Review: Noel Gallagher at Manchester Arena

Manchester Arena was always going to be a tough gig for Noel Gallagher. 

Almost a year after the bomb attack on the venue we find ourselves in – a time when one of the former Oasis band leader’s songs became an accidental focal point for the city’s pain and attempts at emotional rebuilding – the overriding sense is one of a need to move one.

That maybe explains Gallagher’s decision to rattle through the first five tracks – the majority from his latest album – without a single word. Gallagher Snr carried a fair amount of the weight of the arena’s reopening gig – tonight is all about his body of work as a musician rather than a figurehead.

And on those terms, he has very few others to answer to.

The Chief has got the tunes. Fort Knox is a storming scene setter. French vocalist Y-See is a formidable counterpoint to Gallagher’s melodic sensibilities.

Holy Mountain gets a gleeful arena bouncing and not long after A Beautiful World displays Noel’s pysch-rock credentials with a laser show unimaginable in his Oasis days. The odd sound problem creates an uneasy glitch here and there.

A dip into some of his earlier solo tracks peaks with If I Had A Gun – has he written many finer? ‘Excuse me if I spoke too soon, my eyes have always followed you around the room’ still feels deeply personal to most of the 15,000 or so people here.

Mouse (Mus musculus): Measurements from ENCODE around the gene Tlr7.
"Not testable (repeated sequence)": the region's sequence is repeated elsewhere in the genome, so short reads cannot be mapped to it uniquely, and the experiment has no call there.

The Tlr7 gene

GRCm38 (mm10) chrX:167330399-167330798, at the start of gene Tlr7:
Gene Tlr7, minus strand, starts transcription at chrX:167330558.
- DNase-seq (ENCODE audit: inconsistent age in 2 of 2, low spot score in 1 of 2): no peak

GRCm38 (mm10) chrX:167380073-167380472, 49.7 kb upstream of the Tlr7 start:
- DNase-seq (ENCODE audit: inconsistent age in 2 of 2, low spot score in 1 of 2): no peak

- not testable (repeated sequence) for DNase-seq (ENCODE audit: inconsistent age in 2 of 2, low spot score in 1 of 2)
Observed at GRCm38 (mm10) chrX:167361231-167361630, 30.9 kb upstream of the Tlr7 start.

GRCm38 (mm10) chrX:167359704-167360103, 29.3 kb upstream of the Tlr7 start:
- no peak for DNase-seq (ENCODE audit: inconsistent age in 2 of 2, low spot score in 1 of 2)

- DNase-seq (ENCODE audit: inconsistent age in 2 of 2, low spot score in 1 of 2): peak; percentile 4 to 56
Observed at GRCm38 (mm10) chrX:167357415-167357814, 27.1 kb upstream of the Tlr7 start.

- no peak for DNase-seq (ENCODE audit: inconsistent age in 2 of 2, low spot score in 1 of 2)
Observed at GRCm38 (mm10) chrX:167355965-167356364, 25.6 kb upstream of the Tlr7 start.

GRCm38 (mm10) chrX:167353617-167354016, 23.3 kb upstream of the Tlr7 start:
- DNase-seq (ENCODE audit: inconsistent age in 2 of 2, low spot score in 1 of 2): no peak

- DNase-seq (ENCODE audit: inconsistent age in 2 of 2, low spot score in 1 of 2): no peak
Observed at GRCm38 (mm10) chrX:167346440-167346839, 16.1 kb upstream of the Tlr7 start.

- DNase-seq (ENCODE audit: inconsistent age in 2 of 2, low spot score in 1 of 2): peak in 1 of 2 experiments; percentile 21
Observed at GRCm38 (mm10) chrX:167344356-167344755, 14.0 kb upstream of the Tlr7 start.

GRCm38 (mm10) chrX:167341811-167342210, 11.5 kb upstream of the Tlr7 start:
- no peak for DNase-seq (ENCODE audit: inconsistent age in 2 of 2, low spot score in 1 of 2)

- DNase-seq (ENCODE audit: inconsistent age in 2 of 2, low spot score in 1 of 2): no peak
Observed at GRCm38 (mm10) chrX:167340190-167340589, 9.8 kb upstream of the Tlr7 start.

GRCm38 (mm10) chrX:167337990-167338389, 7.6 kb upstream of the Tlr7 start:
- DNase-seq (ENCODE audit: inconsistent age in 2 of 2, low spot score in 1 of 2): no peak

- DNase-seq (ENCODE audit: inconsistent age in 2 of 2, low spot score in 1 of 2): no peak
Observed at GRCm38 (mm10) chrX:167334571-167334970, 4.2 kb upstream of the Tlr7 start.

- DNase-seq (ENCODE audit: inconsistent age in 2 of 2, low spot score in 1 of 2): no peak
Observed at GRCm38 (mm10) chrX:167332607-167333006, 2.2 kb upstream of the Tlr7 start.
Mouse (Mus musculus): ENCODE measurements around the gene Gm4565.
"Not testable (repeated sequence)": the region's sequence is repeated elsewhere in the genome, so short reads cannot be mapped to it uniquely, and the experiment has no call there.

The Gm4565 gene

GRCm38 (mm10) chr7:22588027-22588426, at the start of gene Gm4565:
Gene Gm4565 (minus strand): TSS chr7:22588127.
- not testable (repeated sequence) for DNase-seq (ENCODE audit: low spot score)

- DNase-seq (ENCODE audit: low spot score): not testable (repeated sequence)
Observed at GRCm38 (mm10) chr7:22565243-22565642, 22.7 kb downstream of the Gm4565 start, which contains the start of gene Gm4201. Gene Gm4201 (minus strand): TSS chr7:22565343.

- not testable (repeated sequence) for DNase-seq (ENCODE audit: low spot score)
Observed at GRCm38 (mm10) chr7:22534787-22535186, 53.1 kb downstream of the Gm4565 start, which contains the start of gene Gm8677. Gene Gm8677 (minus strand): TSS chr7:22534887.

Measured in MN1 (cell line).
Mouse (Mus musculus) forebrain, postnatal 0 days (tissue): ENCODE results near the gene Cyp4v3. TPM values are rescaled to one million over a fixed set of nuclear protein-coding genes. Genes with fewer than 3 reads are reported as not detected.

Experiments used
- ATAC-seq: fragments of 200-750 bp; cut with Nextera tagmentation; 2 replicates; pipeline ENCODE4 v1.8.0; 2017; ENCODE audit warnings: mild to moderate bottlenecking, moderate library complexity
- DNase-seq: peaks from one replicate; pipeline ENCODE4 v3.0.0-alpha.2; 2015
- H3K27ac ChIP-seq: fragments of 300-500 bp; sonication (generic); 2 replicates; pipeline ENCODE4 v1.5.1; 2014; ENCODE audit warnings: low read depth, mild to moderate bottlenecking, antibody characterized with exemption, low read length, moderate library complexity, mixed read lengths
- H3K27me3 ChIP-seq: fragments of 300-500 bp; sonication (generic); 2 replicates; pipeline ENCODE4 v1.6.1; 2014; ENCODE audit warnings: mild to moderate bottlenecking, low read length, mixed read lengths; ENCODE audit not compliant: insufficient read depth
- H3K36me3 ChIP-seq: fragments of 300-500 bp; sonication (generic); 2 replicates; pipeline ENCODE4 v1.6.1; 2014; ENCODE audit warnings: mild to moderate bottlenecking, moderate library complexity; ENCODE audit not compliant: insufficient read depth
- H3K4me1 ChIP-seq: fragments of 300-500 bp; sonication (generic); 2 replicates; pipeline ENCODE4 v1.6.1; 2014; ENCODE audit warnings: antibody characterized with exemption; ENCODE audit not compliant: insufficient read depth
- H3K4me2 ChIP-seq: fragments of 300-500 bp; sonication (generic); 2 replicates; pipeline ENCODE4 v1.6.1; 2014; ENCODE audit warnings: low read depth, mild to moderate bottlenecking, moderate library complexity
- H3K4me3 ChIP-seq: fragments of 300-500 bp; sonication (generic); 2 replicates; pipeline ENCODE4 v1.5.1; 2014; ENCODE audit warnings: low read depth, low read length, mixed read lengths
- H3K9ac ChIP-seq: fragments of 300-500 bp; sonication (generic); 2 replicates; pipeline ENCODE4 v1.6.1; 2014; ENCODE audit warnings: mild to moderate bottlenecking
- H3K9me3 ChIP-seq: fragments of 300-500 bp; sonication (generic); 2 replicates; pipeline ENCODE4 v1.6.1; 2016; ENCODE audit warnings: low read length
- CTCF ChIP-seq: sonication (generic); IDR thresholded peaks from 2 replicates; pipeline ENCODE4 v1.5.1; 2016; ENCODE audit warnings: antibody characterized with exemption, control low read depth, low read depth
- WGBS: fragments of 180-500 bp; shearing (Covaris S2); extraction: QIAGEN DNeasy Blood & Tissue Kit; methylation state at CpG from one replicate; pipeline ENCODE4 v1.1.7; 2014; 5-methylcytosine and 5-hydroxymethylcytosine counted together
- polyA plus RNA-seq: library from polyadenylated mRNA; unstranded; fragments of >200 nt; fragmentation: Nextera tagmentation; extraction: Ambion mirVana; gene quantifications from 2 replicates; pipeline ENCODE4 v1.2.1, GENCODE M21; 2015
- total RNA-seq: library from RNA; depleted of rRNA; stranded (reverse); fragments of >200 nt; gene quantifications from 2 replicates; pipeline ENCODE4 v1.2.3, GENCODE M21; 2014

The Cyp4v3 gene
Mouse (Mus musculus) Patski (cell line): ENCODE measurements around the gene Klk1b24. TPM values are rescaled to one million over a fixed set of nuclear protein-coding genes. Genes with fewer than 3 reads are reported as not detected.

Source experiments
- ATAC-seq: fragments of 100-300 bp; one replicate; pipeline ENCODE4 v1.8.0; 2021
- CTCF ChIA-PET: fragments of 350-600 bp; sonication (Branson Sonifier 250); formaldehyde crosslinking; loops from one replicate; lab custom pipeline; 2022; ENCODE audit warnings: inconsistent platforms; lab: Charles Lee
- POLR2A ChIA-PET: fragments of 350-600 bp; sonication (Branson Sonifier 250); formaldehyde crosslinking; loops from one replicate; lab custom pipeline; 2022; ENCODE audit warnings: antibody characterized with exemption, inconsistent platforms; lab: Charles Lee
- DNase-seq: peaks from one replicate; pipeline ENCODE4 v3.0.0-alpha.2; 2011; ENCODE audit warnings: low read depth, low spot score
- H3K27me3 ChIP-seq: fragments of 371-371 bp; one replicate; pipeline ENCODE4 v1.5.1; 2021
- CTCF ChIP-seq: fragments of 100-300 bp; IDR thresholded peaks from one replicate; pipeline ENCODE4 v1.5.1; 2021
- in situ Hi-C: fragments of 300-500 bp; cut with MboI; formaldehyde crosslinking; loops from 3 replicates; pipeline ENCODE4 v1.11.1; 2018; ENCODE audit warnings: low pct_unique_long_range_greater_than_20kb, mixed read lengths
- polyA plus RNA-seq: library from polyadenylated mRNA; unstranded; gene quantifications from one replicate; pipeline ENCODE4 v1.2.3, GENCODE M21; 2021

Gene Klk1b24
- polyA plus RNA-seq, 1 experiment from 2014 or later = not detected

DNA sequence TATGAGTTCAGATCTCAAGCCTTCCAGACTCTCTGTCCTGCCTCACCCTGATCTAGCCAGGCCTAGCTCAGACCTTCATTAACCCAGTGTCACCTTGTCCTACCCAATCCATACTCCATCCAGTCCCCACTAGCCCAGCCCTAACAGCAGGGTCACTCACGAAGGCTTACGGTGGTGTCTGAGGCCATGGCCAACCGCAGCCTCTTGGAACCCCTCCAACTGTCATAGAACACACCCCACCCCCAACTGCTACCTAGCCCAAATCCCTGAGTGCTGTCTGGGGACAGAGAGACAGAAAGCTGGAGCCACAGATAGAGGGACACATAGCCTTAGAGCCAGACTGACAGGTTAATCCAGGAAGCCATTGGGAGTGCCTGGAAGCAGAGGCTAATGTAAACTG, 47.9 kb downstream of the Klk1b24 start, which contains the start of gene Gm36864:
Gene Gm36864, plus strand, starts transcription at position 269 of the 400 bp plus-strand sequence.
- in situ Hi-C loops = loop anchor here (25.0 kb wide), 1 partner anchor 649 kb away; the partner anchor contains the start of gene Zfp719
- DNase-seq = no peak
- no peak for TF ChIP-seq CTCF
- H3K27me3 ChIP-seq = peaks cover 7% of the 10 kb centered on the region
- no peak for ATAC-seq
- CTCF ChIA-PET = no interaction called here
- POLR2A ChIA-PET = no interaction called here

Mid-set is when Noel tugs on the past.

“Any Oasis fans here?” he asks, to huge cheers. Of course there are, judging by the ‘coats and haircuts.’

Some might say he still bears the same hallmarks of the band he walked out of nearly 20 years ago.

Little By Little and The Importance of Being Idle are measured choices as Noel straps the acoustic guitar on.

Dead In The Water is a superb track on record but needs a more intimate space than the hulking arena.

A couple of middling album tracks before Half A World Away puts Noel and the crowd back on track. Then Wonderwall.

I was 17 when I first heard the opening chords to Supersonic. I saw Noel demo Wonderwall on telly as part of the BBC’s wonderfully shambolic Glastonbury 1995 coverage a year later. It is still as special now as it was then.

Noel Gallagher – it should be remembered – is one of the greatest songwriters this country has ever produced. And this tune will always prove it.

That said, a self indulgent Right Stuff starts the encore followed by Go Let It Out, only a decent Oasis track even at full pelt with L**m involved.

And so on to Don’t Look Back In Anger. Emotional. Necessary. Jubilant. Reflective. Significant. Every voice in the arena is at full tilt.

Manchester’s unofficial anthem winds into The Beatles’ All You Need is Love. Huge balloons fall from the ceiling.

In terms of chat, it was restricted to the usual ‘City are great, Utd are c***s, and so are most of my Scouse bandmates.’ There was no big speech about Manchester or the year the was. How could you ever try and absorb that?

Noel has nothing left to prove. The city needed his song at a difficult time. Tonight he came home and made it all about the music again. He’s still an immense talent and Manchester revelled in that for most of his hour and three quarters set.

A definite hit – and a talent that will always belong to Manchester.

 

Source: Manchester Evening News